Business process reengineering
Business process reengineering is a business management strategy, originally pioneered in the early 1990s, focusing on the analysis and design of workflows and business processes within an organization. BPR aimed to help organizations fundamentally rethink how they do their work in order to dramatically improve customer service, cut operational costs, and become world-class competitors.
- Quotes are arranged alphabetically by author
A - F edit
- Business process reengineering encompasses the envisioning of new work strategies, the actual process design activity, and the implementation of the change in all its complex technological, human, and organizational dimensions
- Thomas H. Davenport, "Need radical innovation and continuous improvement? Integrate process reengineering and TQM." Planning Review 21.3 (1993): 6-12.
G - L edit
- To succeed at reengineering, you have to be a missionary, a motivator, and a leg breaker.
- Michael Hammer in: Fortune, August 1993. Quoted in: QFINANCE: The Ultimate Resource, 4th edition. Bloomsbury Publishing - 2013.
- Reengineering posits a radical new principle: that the design of work must be based not on hierarchical management and the specialization of labor but on end-to-end processes and the creation of value for the customer.
- Reengineering is the fundamental rethinking and radical redesign of business processes to achieve dramatic improvements in critical contemporary measures of performance such as cost, quality, service and speed.
- Business Process Reengineering seeks radical rather than merely continuous improvement. It escalates the efforts of JIT and TQM to make process orientation a strategic tool and a core competence of the organization. BPR concentrates on core business processes, and uses the specific techniques within the JIT and TQM "toolboxes" as enablers, while broadening the process vision.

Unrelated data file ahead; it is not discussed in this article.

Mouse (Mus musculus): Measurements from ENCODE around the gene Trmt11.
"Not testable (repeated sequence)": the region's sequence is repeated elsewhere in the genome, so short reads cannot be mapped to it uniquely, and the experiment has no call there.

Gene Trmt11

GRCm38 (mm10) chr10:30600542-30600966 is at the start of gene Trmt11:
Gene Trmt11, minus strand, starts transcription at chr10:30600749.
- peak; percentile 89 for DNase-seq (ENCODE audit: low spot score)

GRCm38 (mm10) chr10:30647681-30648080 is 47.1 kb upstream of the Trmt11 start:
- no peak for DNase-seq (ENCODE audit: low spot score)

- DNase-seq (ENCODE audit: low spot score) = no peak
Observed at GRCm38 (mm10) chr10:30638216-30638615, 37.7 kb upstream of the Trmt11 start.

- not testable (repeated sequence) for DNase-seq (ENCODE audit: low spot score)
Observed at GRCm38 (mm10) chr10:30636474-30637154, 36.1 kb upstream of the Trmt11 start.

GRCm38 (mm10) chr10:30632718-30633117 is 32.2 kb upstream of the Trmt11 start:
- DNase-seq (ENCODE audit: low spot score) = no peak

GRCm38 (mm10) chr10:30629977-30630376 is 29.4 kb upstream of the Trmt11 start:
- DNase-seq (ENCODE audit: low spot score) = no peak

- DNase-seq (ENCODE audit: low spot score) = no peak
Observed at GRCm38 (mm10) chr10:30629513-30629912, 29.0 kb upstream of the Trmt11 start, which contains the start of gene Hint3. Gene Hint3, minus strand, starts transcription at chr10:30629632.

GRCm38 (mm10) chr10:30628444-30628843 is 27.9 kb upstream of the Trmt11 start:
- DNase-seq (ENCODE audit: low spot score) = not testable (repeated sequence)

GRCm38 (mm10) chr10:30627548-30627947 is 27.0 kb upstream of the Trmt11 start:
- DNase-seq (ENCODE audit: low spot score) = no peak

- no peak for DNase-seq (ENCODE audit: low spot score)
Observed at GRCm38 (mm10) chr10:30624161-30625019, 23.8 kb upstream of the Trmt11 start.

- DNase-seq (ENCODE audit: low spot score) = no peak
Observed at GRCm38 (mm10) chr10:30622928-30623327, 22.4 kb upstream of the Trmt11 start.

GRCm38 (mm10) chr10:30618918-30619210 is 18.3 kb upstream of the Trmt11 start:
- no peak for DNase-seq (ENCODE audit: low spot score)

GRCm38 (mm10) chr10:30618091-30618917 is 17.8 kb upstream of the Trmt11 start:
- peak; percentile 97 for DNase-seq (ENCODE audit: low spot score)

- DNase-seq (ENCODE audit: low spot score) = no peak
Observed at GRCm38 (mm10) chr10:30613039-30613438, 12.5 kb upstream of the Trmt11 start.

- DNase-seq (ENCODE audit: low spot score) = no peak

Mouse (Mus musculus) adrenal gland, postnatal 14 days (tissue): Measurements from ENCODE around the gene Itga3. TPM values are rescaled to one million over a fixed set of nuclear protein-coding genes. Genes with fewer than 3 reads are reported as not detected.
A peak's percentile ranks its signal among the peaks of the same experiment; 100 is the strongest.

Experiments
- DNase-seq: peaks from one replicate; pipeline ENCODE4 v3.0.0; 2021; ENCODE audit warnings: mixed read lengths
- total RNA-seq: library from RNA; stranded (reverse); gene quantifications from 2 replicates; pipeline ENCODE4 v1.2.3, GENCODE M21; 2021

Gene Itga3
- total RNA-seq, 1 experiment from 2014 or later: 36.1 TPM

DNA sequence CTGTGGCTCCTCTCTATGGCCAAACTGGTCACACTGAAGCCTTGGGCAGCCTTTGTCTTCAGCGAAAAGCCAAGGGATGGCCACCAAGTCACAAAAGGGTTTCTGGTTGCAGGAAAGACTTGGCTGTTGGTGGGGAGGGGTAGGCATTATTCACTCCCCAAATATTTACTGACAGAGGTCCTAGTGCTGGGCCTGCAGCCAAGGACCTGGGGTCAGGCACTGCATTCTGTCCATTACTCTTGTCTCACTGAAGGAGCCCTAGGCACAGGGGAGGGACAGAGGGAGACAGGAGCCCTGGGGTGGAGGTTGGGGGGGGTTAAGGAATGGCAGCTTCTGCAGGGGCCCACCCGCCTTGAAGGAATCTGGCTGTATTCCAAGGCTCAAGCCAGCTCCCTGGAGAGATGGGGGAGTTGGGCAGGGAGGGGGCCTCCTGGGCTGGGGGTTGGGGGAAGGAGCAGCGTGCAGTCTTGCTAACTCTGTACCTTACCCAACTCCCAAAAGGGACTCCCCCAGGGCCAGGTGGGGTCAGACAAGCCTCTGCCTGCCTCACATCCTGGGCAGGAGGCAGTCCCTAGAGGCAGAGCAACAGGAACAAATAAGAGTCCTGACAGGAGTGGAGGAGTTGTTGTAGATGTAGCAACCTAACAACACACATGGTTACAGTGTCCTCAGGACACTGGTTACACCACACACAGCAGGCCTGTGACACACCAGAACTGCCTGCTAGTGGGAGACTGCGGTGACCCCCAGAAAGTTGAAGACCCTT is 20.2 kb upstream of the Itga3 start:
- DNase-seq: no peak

- Henry J. Johansson Business process reengineering: Breakpoint strategies for market dominance. John Wiley & Sons, 1993.
- Over the past decade, I have watched more than 100 companies try to remake themselves into significantly better competitors. They have included large organizations (Ford) and small ones (Landmark Communications), companies based in the United States (General Motors) and elsewhere (British Airways), corporations that were on their knees (Eastern Airlines), and companies that were earning good money ((Bristol-Myers Squibb). Their efforts have gone under many banners: total quality management, reengineering, right-sizing, restructuring, cultural change, and turnarounds. But, in almost every case, the basic goal has been the same: to make fundamental changes in how business is conducted in order to help cope with a new, more challenging market environment.
- John P. Kotter, "Leading change: Why transformation efforts fail." in: Harvard Business Review. March-April 1995. p. 59.
M - R edit
S - Z edit
- Business process engineering aims to achieve the greatest efficiency possible in terms of business-organizational solutions. Organizational departments, reengineering project teams or even business process owners can be responsible for process engineering. While work schedule development for manufacturing processes might be institutionally allocated to a certain department for years as job preparation, other kinds of business processes are not quite as regimented.
- August-Wilhelm Scheer, ARIS architecture and reference models for business process management (2000), p. 379.